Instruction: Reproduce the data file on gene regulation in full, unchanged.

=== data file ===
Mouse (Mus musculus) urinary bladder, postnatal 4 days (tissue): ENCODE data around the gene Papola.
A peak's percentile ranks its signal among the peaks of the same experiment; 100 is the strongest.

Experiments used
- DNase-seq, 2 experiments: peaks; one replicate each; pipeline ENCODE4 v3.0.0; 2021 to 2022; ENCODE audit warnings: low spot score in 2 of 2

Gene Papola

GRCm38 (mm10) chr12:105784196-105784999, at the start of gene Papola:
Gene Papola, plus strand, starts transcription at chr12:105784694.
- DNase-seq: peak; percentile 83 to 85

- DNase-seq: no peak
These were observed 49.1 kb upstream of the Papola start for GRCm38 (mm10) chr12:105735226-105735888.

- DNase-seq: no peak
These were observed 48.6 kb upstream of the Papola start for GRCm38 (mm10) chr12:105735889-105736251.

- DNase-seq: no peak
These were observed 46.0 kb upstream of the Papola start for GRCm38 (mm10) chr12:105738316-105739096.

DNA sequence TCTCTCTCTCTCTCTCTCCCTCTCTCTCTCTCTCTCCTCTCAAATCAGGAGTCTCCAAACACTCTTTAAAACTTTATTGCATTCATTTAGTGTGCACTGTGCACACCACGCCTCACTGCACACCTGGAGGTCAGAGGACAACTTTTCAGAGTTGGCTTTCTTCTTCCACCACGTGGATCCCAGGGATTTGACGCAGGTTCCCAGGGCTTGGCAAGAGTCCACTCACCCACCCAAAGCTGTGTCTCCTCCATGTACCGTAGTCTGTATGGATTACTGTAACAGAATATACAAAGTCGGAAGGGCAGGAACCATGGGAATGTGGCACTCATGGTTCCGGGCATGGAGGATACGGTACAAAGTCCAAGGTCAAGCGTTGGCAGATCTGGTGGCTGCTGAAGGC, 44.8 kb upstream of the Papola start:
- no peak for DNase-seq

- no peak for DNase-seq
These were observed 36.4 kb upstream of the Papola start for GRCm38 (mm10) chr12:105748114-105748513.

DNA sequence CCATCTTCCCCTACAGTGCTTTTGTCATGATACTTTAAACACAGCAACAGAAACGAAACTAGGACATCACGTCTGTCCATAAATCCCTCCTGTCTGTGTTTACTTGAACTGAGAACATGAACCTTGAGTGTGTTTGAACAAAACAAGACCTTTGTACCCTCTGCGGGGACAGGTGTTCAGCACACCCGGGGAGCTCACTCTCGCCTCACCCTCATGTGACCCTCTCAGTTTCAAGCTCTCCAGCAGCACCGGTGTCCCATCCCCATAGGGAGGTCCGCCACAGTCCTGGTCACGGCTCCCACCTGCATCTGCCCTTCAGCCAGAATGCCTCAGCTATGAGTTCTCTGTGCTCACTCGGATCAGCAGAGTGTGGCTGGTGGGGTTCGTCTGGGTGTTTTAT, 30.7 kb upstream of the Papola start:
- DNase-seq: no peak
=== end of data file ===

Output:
Mouse (Mus musculus) urinary bladder, postnatal 4 days (tissue): ENCODE data around the gene Papola.
A peak's percentile ranks its signal among the peaks of the same experiment; 100 is the strongest.

Experiments used
- DNase-seq, 2 experiments: peaks; one replicate each; pipeline ENCODE4 v3.0.0; 2021 to 2022; ENCODE audit warnings: low spot score in 2 of 2

Gene Papola

GRCm38 (mm10) chr12:105784196-105784999, at the start of gene Papola:
Gene Papola, plus strand, starts transcription at chr12:105784694.
- DNase-seq: peak; percentile 83 to 85

- DNase-seq: no peak
These were observed 49.1 kb upstream of the Papola start for GRCm38 (mm10) chr12:105735226-105735888.

- DNase-seq: no peak
These were observed 48.6 kb upstream of the Papola start for GRCm38 (mm10) chr12:105735889-105736251.

- DNase-seq: no peak
These were observed 46.0 kb upstream of the Papola start for GRCm38 (mm10) chr12:105738316-105739096.

DNA sequence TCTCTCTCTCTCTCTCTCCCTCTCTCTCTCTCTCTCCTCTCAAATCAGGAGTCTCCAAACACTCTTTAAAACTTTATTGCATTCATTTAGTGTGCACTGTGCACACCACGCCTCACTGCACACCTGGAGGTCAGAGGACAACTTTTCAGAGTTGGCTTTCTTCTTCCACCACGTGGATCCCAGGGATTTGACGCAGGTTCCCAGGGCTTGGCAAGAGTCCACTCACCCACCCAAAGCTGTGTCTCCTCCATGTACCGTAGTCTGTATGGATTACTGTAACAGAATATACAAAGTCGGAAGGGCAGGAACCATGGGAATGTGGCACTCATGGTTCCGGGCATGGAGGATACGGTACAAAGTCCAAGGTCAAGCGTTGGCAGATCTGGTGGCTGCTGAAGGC, 44.8 kb upstream of the Papola start:
- no peak for DNase-seq

- no peak for DNase-seq
These were observed 36.4 kb upstream of the Papola start for GRCm38 (mm10) chr12:105748114-105748513.

DNA sequence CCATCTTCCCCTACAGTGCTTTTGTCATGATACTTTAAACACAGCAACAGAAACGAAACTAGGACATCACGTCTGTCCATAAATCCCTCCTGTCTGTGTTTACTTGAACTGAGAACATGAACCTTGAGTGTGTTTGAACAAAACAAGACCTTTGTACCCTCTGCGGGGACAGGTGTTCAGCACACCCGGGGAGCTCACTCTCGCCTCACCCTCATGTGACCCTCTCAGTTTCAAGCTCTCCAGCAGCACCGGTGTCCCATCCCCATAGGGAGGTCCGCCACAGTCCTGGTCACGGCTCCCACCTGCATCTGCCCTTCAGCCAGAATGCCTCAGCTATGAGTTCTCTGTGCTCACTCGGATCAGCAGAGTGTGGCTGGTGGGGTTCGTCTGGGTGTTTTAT, 30.7 kb upstream of the Papola start:
- DNase-seq: no peak